Glorious Summer

I remember well our Little League team of 1961. It was a slow motion summer of destiny, where every morning smelled of victory as we climbed undefeated to a sweltering and sticky August afternoon championship. We were a vision for the ages in old-fashioned wool – the grass stains and infield bleached away; smelling of Tide. All who faced us feared even the sight of us – black and orange socks and two-toned hats, heavy leather belts; our shirts tucked in. We made quick work of our opponents all summer and smiled our tired selves to sleep each night with dreams of true invincibility.

But no team is perfect, and our weakness had a name – Owens. He was gangly and awkward; half a foot taller, and we tried not to groan when the ball sailed into right field; bit our lips each time his final spot in the batting order came due. Owens managed to strike out every at bat and dropped every ball, but we won regardless. We became masters of disguising our small boy intolerance. We learned how to stand as a team – the good and the bad of us, so we encouraged the young boy instead, but we knew he was destined to fail. And we were destined to win in spite of him.

As luck would have it, that championship day, we found ourselves down by a pair with two away and two men on. It was the bottom of the ninth, and yes, it was Owens’ turn at bat. We tried to hold it together as he whiffed at the first pitch; even offered those stale words of encouragement he’d suffered all season. But each subsequent pitch brought us closer to the impossible brink, and a loss we were certain would impact the whole world. The mighty O.S.Moore Orioles were poised to lose.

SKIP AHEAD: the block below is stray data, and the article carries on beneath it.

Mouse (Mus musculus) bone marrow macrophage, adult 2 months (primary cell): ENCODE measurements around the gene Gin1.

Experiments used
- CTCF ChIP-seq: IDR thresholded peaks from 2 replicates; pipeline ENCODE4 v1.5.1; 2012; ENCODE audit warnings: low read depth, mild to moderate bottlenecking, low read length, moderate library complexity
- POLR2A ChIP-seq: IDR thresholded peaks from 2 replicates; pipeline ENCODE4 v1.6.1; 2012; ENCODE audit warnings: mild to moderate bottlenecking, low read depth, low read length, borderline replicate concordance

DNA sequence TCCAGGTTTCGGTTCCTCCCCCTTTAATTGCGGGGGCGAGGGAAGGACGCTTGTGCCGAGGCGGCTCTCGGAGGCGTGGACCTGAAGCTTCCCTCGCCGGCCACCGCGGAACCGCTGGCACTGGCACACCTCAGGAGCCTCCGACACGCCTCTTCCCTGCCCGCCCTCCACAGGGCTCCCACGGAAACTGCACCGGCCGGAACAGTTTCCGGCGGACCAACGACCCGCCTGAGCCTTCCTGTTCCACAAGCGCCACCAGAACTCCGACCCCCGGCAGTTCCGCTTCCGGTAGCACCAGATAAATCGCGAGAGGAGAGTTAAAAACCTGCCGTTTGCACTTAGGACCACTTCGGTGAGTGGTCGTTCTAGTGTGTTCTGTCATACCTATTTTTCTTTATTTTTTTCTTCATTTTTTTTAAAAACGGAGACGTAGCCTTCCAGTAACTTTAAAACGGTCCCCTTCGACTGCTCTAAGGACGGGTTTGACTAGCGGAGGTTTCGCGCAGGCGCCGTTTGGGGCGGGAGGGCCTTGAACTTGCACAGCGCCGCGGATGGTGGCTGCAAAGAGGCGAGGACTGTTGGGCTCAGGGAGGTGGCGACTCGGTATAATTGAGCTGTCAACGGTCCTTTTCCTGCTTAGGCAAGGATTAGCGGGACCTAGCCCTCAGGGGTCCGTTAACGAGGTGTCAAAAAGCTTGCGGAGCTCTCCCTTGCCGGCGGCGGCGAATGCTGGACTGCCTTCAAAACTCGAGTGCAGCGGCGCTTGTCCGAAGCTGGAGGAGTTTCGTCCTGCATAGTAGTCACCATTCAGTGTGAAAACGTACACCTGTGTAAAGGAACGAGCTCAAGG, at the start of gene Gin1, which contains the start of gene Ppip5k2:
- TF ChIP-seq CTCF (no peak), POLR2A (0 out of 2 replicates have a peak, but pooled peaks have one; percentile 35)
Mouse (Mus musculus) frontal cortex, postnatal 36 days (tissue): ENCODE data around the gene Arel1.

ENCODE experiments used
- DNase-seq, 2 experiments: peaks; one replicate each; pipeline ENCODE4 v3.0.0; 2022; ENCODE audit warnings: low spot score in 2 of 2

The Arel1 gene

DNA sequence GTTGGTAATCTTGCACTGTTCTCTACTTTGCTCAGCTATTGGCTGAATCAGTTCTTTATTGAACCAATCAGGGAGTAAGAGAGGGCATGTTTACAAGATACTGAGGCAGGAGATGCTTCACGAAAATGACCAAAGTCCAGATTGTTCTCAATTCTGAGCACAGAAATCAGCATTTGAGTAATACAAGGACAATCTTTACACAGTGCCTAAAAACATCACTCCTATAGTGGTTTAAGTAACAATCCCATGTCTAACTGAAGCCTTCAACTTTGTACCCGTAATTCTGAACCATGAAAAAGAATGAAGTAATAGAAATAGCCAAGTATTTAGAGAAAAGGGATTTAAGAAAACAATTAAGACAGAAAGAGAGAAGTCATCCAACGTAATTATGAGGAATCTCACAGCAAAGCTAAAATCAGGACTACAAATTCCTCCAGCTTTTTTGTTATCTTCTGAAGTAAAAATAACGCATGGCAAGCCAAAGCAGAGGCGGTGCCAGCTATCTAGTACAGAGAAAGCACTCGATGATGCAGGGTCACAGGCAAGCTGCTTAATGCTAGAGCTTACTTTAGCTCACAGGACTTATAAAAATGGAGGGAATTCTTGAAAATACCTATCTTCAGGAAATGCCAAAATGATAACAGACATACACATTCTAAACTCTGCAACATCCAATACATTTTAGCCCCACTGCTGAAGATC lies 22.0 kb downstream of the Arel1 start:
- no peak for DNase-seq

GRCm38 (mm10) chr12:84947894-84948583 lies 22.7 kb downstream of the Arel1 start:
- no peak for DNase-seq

With two balls and a strike, his swing to even the count was deafening – as though he’d somehow sucked the life from the air. All became still, and it was clear that someone else would celebrate as the team of destiny would succumb – the White Sox would steal our glory. Owens! We crowded the dugout fence – 12 year-old fingers laced in the chain links, faces pressed into the dull aluminum. Had it come to this? We turned our hats, crossed our fingers – we prayed, and as the pitcher began his wind-up, we were ready for the inevitability we knew awaited us.

I don’t know how he did it, or how the miracle was worked, but Owens hit that ball so hard that he was on his way home before the left fielder ever caught up with it. He hadn’t so much as a foul tip all season, but in that singular moment, when everyone doubted him, he persevered. He conquered, and all was forgotten by the time he touched the plate. Now the hero, he guaranteed our perfection, and all he could say over and over was, “We did it!” Not I, but we, God bless him. “We did it.”

Years later, coaching what may have been the second best Little League team in history, I told the story of Owens and the glorious summer to another group of wide-eyed optimists in need of some prioritizing and the decency to recognize effort over result. The story was true and the lessons obvious, but as I heard myself recount it, I realized it was more than just another tale of boyhood prowess; more than yet another installment of modern oral tradition.